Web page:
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Croutons and Collards

December 28, 2009

I lied. Here I am, posting again. In the same day, no less!

Remember when I said I was maybe going to make croutons out of stale drop biscuits? BEST IDEA EVER!!!

Here’s what they look like:

They don’t look like much, do they? But let me tell you, they are the easiest croutons ever and taste amazing! Never ever EVER throw away stale biscuits ever again. EVER!

Here’s the ridiculously easy recipe:

Stale Biscuit Croutons:

6 or so stale non-buttermilk drop biscuits (note: to make drop biscuits, you should add more milk than the recipe calls for)
appx. 1 teaspoon salt
good shake of granulated garlic or garlic powder

Crumble biscuits (mostly grape- and pea-sized chunks) onto a metal baking sheet with sides. Sprinkle with salt and garlic and stir croutons to coat with salt and garlic. Note that there is not oil used in this. Biscuits usually have enough butter and/or shortening in them to get moist when heated, which will make the salt and garlic stick. Bake at appx. 275-300 degrees Fahrenheit until crisp. Try not to eat them all immediately. Makes appx. 2 cups croutons. Use to top soups or salads.

Traditional Croutons:

1/2 loaf day-old French bread or other crusty peasant bread, cubed
extra virgin olive oil
salt & pepper
all-purpose dried seasoning mix such as Mrs. Dash or McCormick’s brand

In a large bowl, toss bread with olive oil, using just a glug at a time, until the bread is mostly (but not all the way) coated. Add seasoning mix, salt, and pepper to taste. Toss to distribute spices evenly. Bake on ungreased metal baking sheet with sides at 275-300 degrees Fahrenheit for 10-15 minutes or until croutons are as crisp as you like them. Use to top soups or salads while still warm. Or snack on them and feel guilty about it, but unable to stop yourself. : ) Makes appx. 4 cups croutons

The boy and I love croutons and they are so easy to make and a good way to use up stale bread (or biscuits). You could substitute sliced bread in the above recipe, too.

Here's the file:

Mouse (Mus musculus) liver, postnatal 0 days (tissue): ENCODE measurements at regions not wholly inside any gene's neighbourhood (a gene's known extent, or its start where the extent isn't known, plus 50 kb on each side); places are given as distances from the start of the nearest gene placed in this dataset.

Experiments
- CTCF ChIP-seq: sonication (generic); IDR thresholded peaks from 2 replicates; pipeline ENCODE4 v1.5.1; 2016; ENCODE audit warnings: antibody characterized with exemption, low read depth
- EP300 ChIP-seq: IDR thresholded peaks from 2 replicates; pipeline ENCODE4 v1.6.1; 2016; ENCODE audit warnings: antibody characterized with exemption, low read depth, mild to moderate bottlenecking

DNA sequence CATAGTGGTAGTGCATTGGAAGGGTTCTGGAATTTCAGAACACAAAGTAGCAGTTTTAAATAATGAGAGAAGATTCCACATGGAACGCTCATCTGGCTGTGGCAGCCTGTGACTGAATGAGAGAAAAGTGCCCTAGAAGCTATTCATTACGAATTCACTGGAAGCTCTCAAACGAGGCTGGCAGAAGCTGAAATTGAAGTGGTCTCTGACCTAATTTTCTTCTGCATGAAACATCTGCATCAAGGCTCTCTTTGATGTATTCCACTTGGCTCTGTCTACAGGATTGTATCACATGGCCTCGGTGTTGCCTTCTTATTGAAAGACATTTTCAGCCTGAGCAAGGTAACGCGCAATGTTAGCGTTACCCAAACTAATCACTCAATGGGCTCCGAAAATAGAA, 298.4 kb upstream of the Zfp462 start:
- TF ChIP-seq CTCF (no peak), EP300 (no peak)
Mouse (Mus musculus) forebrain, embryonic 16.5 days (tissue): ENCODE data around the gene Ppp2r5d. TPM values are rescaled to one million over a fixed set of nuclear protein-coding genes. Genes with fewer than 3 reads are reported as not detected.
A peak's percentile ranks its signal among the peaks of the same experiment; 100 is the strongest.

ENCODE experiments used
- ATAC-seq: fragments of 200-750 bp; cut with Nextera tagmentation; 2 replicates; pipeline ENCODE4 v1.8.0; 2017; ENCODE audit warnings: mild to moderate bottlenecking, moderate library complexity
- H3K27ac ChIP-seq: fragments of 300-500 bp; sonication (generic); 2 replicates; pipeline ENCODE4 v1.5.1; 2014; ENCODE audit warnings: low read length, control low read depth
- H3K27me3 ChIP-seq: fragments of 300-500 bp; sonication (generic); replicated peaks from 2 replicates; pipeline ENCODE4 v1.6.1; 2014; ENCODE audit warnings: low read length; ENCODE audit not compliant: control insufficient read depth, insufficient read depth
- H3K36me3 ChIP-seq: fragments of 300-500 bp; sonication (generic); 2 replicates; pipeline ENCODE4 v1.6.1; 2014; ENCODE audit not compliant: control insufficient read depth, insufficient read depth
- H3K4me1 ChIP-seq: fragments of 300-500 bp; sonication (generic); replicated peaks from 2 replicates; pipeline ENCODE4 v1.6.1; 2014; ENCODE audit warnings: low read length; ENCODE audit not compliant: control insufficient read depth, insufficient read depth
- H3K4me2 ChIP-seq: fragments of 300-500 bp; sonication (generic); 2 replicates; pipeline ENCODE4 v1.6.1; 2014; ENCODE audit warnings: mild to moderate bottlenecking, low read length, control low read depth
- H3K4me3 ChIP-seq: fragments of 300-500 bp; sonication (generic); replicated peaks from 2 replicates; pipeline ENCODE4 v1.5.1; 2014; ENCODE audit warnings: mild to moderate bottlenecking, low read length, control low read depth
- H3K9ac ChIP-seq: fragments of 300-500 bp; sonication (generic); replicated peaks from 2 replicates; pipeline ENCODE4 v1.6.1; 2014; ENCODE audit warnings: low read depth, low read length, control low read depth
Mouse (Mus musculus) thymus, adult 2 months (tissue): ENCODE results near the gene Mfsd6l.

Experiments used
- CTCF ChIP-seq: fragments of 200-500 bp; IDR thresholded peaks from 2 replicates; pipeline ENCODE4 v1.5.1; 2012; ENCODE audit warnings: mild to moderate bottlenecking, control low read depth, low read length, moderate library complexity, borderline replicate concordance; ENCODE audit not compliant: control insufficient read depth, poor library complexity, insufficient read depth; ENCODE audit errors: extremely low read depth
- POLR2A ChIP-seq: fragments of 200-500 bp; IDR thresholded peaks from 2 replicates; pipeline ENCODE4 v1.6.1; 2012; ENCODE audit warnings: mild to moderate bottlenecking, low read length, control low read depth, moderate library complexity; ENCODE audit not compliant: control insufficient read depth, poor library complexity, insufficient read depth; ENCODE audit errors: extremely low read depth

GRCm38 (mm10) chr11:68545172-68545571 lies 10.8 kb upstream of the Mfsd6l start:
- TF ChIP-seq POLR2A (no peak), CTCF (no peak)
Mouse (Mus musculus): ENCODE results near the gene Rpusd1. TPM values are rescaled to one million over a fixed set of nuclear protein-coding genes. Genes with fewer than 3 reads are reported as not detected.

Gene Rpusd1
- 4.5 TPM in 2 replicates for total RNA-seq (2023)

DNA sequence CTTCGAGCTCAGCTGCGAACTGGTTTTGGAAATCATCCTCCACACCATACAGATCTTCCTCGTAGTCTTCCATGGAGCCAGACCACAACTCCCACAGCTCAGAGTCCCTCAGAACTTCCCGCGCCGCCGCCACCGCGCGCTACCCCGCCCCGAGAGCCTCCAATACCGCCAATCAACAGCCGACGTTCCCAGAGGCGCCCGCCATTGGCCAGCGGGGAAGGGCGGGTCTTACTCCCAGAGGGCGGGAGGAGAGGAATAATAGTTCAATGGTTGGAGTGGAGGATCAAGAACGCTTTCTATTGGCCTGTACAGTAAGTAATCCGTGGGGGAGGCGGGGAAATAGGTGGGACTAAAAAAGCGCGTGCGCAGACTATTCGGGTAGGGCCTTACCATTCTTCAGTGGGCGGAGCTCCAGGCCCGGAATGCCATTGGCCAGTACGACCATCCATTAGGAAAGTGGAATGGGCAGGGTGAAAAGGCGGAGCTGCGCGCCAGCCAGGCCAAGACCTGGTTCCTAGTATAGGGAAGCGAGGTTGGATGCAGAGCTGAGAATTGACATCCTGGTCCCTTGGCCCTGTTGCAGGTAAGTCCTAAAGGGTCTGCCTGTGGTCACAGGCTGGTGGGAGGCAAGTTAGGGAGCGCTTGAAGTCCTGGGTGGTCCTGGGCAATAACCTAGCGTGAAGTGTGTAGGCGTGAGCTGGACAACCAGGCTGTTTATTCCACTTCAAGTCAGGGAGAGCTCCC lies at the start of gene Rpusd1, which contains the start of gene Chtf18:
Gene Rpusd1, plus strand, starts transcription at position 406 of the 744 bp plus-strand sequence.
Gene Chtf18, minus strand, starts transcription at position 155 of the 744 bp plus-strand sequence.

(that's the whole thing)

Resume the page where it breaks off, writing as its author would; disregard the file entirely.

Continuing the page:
Here are some more pictures from my cooking exploits:

I discovered not too long ago that the boy loves greens. And winter greens like kale and collards are cheap. So I picked up a bunch of collard greens the other day and made this delicious recipe from Epicurious.

I ripped the stems out of the leaves because I had read somewhere that you were supposed to do that and the stems did seem a bit rubbery. But I wouldn’t do it again. Too much time and I kind of like having some toothiness to my greens!

Despite what the Epicurious recipe says, DO NOT boil the collards for more than 5 or 6 minutes. The recipe said 15, I did six or seven and the leaves were starting to lose a little color and were pretty floppy.

I added LOTS of extra garlic (because, let’s face it, not only do I love garlic, but I have a giant jar of Goya chopped garlic to get through) and used bottled lemon juice instead of fresh and it was still just as good.

With tomato-chickpea-onion soup.

Going from vegan to veggie with the addition of a slice of provolone and a hunk of ciabatta bread.

Yum! Collard greens are my new favorite winter green. I’ve never had kale before (though I want to try) and I used to swear by spinach, but for some reason cooked spinach makes my teeth fuzzy/squeaky. Don’t ask me why, it just does and I don’t particularly like it. But collards? They don’t do that! So yay to teeth-friendly winter greens!

And now I’m gone for real. Off to pack and do dishes before going bowling with friends tonight and leaving on the long trek tomorrow morning! Happy New Year!

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